Continuous Conversion: Religion in Dialogue with Agriculture

This reflection is directed to the agricultural leader who, by position or persuasion, influences others to think or behave in a certain way within our modern agri-food system. Although we touched on some types of agricultural practices, we were looking far beyond any technical solution which agricultural science or knowledge could offer to solve the serious problems of food production in a finite world. The offering of religion is to hold a moral compass for humanity and sound a continual call to charity. Our natural lives are nourished by our daily bread, but to live fully we are called to “to live in harmony, to make sacrifices and to treat others well”? (LS §200)

You, agricultural leaders, can show the way to this fuller life by imagining a future of “right relationships” in our social, economic and ecological interactions. For those who believe in the Way and the Truth, you no doubt feel challenged to live in a way consonant with your faith, especially when economic and structural forces press you to contradict your religious beliefs. When you incorporate spirituality into your leadership, there is the hope you will cause others to seek their true selves and foster a greater sense of meaning and significance in “tilling and keeping” the earth.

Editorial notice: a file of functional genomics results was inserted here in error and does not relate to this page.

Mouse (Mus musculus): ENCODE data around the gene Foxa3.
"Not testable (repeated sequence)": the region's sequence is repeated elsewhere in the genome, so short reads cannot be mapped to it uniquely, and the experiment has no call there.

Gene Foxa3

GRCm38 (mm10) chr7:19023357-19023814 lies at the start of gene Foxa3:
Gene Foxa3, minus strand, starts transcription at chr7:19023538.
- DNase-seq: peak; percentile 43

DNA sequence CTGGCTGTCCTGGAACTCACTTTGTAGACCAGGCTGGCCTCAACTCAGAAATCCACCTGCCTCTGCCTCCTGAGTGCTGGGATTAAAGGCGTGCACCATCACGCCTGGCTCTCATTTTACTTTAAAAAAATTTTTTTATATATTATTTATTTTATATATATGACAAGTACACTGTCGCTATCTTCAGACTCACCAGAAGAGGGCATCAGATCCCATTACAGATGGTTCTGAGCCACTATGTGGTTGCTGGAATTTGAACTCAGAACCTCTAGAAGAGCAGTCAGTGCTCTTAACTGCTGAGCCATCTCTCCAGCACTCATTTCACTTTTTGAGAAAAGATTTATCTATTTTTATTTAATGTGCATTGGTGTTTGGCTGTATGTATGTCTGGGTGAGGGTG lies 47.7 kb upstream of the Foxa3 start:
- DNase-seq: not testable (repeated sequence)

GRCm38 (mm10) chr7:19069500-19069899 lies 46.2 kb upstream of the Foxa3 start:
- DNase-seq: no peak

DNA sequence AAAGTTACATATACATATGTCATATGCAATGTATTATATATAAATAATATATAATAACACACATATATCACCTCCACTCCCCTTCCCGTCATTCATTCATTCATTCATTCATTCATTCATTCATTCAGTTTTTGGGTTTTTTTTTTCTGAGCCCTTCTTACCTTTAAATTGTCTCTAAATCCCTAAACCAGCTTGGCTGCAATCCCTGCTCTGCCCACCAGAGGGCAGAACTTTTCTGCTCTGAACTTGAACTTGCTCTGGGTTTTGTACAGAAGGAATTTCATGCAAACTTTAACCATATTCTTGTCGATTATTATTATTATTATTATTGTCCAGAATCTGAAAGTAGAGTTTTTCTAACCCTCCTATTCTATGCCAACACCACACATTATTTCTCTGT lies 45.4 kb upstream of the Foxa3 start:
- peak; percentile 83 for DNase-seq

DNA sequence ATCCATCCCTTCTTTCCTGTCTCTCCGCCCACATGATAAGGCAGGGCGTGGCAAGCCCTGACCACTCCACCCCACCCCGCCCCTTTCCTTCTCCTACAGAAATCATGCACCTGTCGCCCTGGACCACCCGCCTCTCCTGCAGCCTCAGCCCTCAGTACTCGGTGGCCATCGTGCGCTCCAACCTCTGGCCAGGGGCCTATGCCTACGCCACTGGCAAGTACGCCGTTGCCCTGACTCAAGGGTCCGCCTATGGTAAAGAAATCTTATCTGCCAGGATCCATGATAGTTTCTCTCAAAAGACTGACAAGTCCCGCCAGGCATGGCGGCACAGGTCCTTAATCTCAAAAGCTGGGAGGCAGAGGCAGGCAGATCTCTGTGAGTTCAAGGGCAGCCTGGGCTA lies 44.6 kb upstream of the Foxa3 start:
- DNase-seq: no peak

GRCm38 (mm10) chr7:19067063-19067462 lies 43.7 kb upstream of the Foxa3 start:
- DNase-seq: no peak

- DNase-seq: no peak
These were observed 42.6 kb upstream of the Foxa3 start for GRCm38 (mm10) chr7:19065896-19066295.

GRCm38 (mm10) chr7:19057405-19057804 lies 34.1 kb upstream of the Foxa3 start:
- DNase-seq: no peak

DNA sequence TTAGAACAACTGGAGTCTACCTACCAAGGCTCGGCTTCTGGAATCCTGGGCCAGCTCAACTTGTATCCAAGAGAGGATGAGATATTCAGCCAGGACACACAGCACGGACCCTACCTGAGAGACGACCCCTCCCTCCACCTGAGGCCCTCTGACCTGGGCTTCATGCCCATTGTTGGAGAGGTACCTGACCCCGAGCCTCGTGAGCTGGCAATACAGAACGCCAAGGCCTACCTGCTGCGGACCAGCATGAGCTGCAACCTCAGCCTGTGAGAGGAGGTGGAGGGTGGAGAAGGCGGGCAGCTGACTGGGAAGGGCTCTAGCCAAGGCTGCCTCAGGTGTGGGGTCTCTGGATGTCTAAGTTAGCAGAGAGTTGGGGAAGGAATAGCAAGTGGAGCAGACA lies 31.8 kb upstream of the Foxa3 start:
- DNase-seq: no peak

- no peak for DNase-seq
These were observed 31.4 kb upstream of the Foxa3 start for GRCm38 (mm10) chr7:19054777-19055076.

So we ask agricultural leaders to stay in dialogue with the Church and with their religion. Your endeavors to apply spiritual values and principles into your work demonstrates a genuine concern for the farmer as more than replaceable labor, the human family as more than consumers and the Earth as more than exploitable resources. Spiritual leadership tries to assist others in finding meaning in their work by addressing fundamental questions such as:

  • What are our values and ethical principles?
  • Is our work worthy?
  • What is our greater purpose?
  • What will be our legacy?

We can take heart in the fact that the majority of people around the world profess to be believers. This should encourage the agricultural leader who might also believe that the world’s religions can continue in dialogue with the agricultural world for the sake defending the poor, building solid networks of respect and fraternity, and protecting nature. “The gravity of the ecological crisis demands that we all look to the common good, embarking on a path of dialogue which demands patience, self-discipline and generosity” (LS §201).

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